Alan DeCiantis

Langford firm on forest fire frontlines

Technology helps forest fire fighters determine where to send resources

Have you ever noticed the signs outside of fire halls and along highways that rate the current fire conditions?

A Langford company is responsible for the technology that determines those ratings and has been helping fire crews for more than 30 years.

“In North America we are fire, we are the guys,” said Alan DeCiantis, director of product management at Forest Technology Systems Ltd. (FTS).

FTS manufactures remote environmental monitoring systems, instrumentation, and communications technology. Their fire weather stations, also known as remote automated weather stations, collect data that is then decoded and used by agencies across North America and the world to calculate the national fire danger rating system or that area’s equivalent rating system. FTS stations are used by the top 50 government forest management agencies across Canada and the United States.

In terms of fire weather stations, “we cover all of Canada,” said DeCiantis, adding that about 90 per cent of fire weather stations in the United States use FTS products.

These weather stations measure everything from solar radiation, fuel temperature and wind to rainfall. Results are then transmitted, usually via satellite, and decoded by a preset algorithm to essentially predict where a fire is going to start.

“The end result we see are the signs on the road,” he said. “So the campfire bans and all of the signs being at extreme right now, that’s all based on the data from the stations.”

While the public sees the results of this data in the form of signs and fire bans, agencies have another use for the data. “What it’s really all about and what these guys really do is they use the data to coordinate their suppression activities,” said DeCiantis.

“There’s only so many water bombers, there’s only so many helicopters, there’s only so many firefighters that can be deployed to address all of these fires.”

It is difficult for crews to be in all of the different areas that are burning with active wildfires at once, but data from the stations helps crews coordinate their efforts and determine where best to send resources. Other factors, such as population density, can also effect where those resources are delegated.

“It’s a massive coordination effort. The data that comes from the stations leads to million dollar decisions.” he said. “In a nutshell, we have to reliably deliver accurate data… There are lives at stake.”

DeCiantis said they usually keep some surplus equipment on site for programs that require equipment to be swapped, but recently customers have been asking for everything they can get their hands on.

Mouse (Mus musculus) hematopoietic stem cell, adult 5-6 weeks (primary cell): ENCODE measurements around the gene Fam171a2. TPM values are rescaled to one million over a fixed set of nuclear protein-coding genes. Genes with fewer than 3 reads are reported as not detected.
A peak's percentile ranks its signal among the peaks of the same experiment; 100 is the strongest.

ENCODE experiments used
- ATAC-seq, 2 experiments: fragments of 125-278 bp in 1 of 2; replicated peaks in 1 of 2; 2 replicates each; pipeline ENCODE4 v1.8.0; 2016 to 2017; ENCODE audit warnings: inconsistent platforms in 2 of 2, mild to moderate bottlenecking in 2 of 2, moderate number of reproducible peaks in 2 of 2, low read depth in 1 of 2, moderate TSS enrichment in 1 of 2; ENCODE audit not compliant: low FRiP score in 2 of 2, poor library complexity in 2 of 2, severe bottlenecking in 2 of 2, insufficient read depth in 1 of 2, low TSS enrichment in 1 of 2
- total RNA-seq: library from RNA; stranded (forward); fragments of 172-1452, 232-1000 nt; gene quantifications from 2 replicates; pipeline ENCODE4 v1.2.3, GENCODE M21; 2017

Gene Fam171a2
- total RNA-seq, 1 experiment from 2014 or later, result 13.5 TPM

“It’s pretty extreme right now,” he said, about this fire season being one of the direst on record this decade.

Besides the weather stations, FTS also has a portable model. The FTS quick deploy portable weather station is like the “little brother” to the bigger unit and is used by crews on the ground.

It breaks down into two soft cases that weigh between 50 and 75 pounds and can easily be loaded on the back of an ATV or a helicopter and taken into remote areas. The device can also be assembled by one person in about 15 minutes with no tools.

While the bigger units help predict outbreak and suppression, the portable units measure a microclimate near a fire line and are particularly useful to measure things like wind speed and direction, DeCiantis said. This can be used to predict the behaviour of a fire. The stations are equipped with a radio system that broadcasts any changes to crew members in the area so they can continue to actively monitor the situation.

“It’s really important to them… The crew chief is responsible for their lives,” he said. “It helps secure the safety of the team.”

To make sure these crews and agencies are getting the most reliable and accurate data, these stations are built to last unattended in some of the harshest terrain in North America.

DeCiantis said their remote stations have withstood everything from wildfires — one unit was burnt but continued to transmit data even after the loss of a few sensors — to being attacked by wild animals. In one incident, a bear decided it did not like one of their stations and severed the solar panel from the unit. That station continued to transmit for almost nine months using only its battery power.

“Most of them don’t see anyone for over a year,” he said. “A lot of the places, (people) just can’t get out to them.”

That’s why the units are built to not only withstand the vast and harsh climates but also have armoured cables to keep animals from chewing through them. The devices can also withstand wind gusts as high as 160 km/h.

“They’re pretty tough.”

DeCiantis said that durability has allowed many devices to last more than 10 years, some as long as 20.

While FTS does the majority of its support and other work in Langford, it also has a small logistical office in Blaine, Washington.

Of the roughly 60 employees, about 55 work in the West Shore, where employees receive weekly yoga sessions, monthly barbecues, a gaming system in the break area and other perks for their hard work.

“We try to move fast and stay agile but we mostly try to keep that close-knit, small company feel,” DeCiantis said.

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